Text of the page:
I would start with having knowledgeable people doing the fact checking. Next, since it will not always be possible to get every fact check right the first time, allow for fact checking results to be revised. Exactly what BMJ asks for.

How do you know this wasn't their intention? You're assuming good faith.

I couldn't find the tongue-in-cheek emoji!

Facebook would not be profitable if they did fact checking properly

Repeal section 230.

Fact checking is basically a short name for "we pretend to be objective but we have a narrative to enforce"

There should be a discussion page, like on Wikipedia, for "fact checkers" to publicly interact with those who post "misleading information." It's highly upsetting that there was no process for this entity to challenge the ruling of the "fact checkers." Especially since it is an established medical journal.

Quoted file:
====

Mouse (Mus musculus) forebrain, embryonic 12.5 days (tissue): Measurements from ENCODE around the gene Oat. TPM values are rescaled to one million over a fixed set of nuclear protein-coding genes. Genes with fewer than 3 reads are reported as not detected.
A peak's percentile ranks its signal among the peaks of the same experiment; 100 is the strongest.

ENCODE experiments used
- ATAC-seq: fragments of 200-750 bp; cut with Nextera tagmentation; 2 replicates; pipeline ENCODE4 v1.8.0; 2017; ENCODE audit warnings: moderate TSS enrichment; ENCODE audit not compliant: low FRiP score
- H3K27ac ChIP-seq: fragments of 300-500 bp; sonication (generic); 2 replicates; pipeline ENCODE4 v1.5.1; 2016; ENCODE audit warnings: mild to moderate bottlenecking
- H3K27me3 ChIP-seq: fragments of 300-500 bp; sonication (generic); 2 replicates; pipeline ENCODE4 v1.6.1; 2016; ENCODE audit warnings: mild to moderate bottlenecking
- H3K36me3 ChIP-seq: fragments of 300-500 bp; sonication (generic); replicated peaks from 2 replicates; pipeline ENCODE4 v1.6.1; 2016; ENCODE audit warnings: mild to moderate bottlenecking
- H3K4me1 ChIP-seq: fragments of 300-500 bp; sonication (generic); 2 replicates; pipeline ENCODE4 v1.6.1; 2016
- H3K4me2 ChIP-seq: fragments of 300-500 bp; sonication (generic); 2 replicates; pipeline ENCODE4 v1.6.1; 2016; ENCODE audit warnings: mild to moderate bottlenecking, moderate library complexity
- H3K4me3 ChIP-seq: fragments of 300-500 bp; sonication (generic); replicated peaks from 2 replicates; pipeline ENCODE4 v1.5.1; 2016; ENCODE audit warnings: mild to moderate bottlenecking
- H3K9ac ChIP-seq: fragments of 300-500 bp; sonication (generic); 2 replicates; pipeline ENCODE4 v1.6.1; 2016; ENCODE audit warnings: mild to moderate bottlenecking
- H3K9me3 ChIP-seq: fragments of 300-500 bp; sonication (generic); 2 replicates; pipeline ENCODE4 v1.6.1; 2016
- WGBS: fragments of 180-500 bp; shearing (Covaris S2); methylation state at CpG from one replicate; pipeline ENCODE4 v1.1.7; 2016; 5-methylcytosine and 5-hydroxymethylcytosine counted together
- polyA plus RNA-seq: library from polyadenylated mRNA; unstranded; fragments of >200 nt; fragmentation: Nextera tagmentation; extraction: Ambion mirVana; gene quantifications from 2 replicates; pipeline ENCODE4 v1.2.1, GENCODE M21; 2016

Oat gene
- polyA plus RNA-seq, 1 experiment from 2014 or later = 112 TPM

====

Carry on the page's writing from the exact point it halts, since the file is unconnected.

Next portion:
Why can't we have open discussions about "the facts?" Are we living in a democratic country or an authoritarian country? For those that say "Facebook is a private company, it can do whatever it wants on its platform," I think it's important to distinguish between the legal right for a company to do something and the moral character of their actions. In other words, Facebook may well be within their rights to do what they are doing, but that doesn't mean it is moral. Given that we are a "democratic" country, our moral judgements should weigh heavily against these types of authoritarian actions, even if they are legal.